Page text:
People who know the area well may draw your attention to the much loved Bentalls building formerly a department store and now a mall. Back in 1867, as the town drew people in the surrounding area to visit it for their shopping needs, Kingston was the choice of location for the establishment of a retail business that would grow from small roots into something very much bigger. This was the year that Frank Bentall bought a small drapery shop in the town, it is said he wanted to impress his fiancé‘s father. Bentall’s drapery shop would then grow to become a major “county” department store with a listing on the London Stock Exchange until 2001 when it was bought by the private Fenwick group.
In 1935 Bentalls had put up an iconic building in the town to a design drawn by architect Maurice Webb, who was the son of the famous architect Sir Aston Webb responsible for the façade of Buckingham Palace and the Victoria and Albert Museum. Maurice Webb took his inspiration from Wren’s design for Hampton Court. The attractive stonework on the façade was the work of the sculptor Eric Gill. Between the year it was opened and 1976 it was the UK’s largest department store outside of central London. Notwithstanding that only the Bentalls façade remains wrapped around a modern shopping centre, it still became a Grade II listed building in 2011 for its restrained English Baroque design by the important architectural firm of Sir Aston Webb & Son and the fact that it is impressive and substantially complete. This exterior has been retained as part of the modern Bentall Centre shopping development that was opened in 1992 and in which the principal Bentalls store now has its home.
At the time of the Lloyd George Domesday Survey, however, while it was expanding it had yet to grow to its full size. Consulting these records and searching for Frank Bentall we find him as the freeholder owner and occupier of the shops and showroom encompassing 39 & 41 and 31 to 25 Clarence Street, Kingston upon Thames. The Valuation Office had assessed Bentall’s plot, 644, to be worth £27,000 or approximately £2,545,000.00 in today’s money even before Bentall expanded the footprint of his store when he had the large 1935 building constructed.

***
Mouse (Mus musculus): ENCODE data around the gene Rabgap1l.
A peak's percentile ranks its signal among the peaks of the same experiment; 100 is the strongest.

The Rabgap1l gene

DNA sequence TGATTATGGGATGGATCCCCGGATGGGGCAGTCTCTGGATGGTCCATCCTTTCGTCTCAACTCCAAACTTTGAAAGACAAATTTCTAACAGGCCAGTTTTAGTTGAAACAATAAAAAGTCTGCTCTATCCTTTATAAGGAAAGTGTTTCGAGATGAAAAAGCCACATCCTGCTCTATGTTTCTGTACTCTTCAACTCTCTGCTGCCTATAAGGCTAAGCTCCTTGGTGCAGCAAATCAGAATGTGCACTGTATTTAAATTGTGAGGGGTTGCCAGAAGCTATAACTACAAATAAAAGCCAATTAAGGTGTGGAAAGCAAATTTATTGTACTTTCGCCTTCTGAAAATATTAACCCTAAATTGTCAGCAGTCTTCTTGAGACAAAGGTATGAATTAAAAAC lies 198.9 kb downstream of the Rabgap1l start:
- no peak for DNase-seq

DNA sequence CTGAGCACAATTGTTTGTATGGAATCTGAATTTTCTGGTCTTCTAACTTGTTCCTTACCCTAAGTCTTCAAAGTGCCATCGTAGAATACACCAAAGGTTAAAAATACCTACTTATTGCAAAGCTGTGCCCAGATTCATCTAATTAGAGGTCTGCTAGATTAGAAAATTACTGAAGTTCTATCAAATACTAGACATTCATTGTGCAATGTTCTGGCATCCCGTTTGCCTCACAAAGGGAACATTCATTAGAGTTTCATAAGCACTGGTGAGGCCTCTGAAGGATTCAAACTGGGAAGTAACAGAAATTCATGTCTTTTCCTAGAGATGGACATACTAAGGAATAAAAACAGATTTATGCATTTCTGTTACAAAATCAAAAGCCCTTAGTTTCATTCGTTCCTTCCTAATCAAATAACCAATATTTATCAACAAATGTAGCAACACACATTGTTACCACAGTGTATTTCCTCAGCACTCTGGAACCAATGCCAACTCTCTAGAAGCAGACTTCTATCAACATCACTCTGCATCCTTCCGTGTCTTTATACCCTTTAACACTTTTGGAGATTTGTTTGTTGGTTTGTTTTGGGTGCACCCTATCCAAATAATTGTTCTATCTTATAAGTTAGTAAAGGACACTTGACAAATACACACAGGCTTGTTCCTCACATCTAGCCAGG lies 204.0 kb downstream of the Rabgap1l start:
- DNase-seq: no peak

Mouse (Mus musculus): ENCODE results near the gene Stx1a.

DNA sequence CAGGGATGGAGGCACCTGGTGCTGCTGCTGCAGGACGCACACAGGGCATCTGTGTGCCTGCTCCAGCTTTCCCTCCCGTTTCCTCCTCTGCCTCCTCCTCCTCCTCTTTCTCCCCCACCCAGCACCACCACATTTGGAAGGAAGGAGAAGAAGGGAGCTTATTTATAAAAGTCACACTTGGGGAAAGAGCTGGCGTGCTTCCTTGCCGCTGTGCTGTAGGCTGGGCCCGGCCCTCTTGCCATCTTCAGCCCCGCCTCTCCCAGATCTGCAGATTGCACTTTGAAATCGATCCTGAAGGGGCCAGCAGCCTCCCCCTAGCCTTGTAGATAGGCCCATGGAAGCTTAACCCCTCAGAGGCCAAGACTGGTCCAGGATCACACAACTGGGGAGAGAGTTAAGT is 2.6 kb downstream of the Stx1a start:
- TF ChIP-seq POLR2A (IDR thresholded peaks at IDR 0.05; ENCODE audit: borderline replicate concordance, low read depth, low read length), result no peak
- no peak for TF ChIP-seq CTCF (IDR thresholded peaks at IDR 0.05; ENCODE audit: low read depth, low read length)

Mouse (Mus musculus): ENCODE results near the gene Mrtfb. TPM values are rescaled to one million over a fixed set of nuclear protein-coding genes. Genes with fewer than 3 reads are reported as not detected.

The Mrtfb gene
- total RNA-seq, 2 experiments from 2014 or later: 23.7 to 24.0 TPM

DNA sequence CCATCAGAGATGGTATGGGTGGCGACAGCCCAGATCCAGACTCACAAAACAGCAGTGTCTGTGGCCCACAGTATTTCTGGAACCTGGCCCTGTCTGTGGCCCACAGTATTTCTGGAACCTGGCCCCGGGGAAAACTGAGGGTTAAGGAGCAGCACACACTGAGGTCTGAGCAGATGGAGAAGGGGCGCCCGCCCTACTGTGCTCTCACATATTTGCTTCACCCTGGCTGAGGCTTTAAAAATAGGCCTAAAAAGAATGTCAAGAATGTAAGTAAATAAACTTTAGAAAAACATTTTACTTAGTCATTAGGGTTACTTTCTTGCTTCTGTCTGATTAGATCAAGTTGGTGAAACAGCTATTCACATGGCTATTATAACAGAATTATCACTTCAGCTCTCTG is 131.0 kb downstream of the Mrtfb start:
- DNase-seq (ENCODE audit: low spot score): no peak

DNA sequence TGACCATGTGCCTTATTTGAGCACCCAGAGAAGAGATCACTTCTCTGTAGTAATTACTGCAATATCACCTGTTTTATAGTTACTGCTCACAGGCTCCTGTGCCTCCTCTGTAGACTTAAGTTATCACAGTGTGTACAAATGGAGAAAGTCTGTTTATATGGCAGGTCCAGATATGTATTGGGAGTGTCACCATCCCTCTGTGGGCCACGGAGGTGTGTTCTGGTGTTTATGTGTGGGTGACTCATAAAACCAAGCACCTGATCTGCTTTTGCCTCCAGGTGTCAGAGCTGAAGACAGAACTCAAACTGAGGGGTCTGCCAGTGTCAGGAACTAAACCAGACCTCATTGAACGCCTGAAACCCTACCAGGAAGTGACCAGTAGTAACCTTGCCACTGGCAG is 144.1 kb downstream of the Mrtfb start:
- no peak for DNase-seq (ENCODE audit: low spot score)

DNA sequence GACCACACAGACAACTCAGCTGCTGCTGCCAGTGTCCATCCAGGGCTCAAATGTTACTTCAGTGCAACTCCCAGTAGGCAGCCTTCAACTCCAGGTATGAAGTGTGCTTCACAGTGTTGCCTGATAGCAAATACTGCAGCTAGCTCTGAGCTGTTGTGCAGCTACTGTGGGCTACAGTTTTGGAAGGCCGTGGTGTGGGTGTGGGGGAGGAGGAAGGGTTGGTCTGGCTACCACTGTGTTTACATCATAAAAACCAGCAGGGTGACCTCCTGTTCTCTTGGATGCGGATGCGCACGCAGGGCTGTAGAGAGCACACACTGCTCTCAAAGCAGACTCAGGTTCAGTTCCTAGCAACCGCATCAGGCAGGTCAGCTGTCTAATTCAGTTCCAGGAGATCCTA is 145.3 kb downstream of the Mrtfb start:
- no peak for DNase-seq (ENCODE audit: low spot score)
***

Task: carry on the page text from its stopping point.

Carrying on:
We can clearly see from the records that before the First World War the outline of the shop took in the corner of Clarence Street with Wood Street before skirting around the Clarence Arms pub at 33 Clarence Street and a house and shop at 35 owned and occupied by R. W. Evans and Miss Hutley at number 37. There are several other shops that were yet to be incorporated into the department store and a school; but it is the difference between the 1914 Lloyd George Domesday Survey map and the modern Bing Hybrid that shows how the area has since changed.
Noticable is that the large vicarage and its grounds have disappeared. Consulting the field books linked to the maps also reveals a sketch plan of the long gone house and grounds at 20 Wood Street. The vicarage is recorded as having been owned and occupied by the Rev A. S. W. Young and had a frontage of 340 foot 7 inches (near to 104 meters). The other striking difference is the large rectangular John Lewis building with the Horse Fair redirected under the structure, cutting a swathe through the former public baths and a number of small houses built around 1897.
By consulting the maps and field books used by the Valuation Office to draw up its survey we are able to see a snapshot of property ownership and occupation in Kingston upon Thames as it was in 1914, just before the First World War. These records that are part of the IR58 records from The National Archives that are only available online at TheGenealogist and can be invaluable to find where ancestors lived at this time or to research a house or building’s history.